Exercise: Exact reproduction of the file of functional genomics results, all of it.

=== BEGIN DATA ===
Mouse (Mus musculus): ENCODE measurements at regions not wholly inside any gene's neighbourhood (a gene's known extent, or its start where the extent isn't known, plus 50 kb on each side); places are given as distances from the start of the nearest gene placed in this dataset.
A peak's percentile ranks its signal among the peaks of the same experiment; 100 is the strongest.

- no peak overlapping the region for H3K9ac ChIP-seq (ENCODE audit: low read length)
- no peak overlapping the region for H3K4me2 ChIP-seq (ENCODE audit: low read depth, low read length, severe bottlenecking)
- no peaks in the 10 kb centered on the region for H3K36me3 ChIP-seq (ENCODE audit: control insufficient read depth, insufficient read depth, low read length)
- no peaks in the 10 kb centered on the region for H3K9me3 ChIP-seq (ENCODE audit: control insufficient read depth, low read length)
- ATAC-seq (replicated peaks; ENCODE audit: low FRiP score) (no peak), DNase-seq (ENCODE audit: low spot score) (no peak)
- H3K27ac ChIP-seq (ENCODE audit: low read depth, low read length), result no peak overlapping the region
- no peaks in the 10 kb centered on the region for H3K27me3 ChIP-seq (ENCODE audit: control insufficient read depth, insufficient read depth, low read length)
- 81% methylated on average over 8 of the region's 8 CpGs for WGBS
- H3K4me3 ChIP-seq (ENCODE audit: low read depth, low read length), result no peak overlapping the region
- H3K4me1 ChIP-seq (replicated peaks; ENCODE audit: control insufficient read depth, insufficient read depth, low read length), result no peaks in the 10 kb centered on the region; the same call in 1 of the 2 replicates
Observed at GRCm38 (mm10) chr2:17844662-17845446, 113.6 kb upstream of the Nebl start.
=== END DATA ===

Mouse (Mus musculus): ENCODE measurements at regions not wholly inside any gene's neighbourhood (a gene's known extent, or its start where the extent isn't known, plus 50 kb on each side); places are given as distances from the start of the nearest gene placed in this dataset.
A peak's percentile ranks its signal among the peaks of the same experiment; 100 is the strongest.

- no peak overlapping the region for H3K9ac ChIP-seq (ENCODE audit: low read length)
- no peak overlapping the region for H3K4me2 ChIP-seq (ENCODE audit: low read depth, low read length, severe bottlenecking)
- no peaks in the 10 kb centered on the region for H3K36me3 ChIP-seq (ENCODE audit: control insufficient read depth, insufficient read depth, low read length)
- no peaks in the 10 kb centered on the region for H3K9me3 ChIP-seq (ENCODE audit: control insufficient read depth, low read length)
- ATAC-seq (replicated peaks; ENCODE audit: low FRiP score) (no peak), DNase-seq (ENCODE audit: low spot score) (no peak)
- H3K27ac ChIP-seq (ENCODE audit: low read depth, low read length), result no peak overlapping the region
- no peaks in the 10 kb centered on the region for H3K27me3 ChIP-seq (ENCODE audit: control insufficient read depth, insufficient read depth, low read length)
- 81% methylated on average over 8 of the region's 8 CpGs for WGBS
- H3K4me3 ChIP-seq (ENCODE audit: low read depth, low read length), result no peak overlapping the region
- H3K4me1 ChIP-seq (replicated peaks; ENCODE audit: control insufficient read depth, insufficient read depth, low read length), result no peaks in the 10 kb centered on the region; the same call in 1 of the 2 replicates
Observed at GRCm38 (mm10) chr2:17844662-17845446, 113.6 kb upstream of the Nebl start.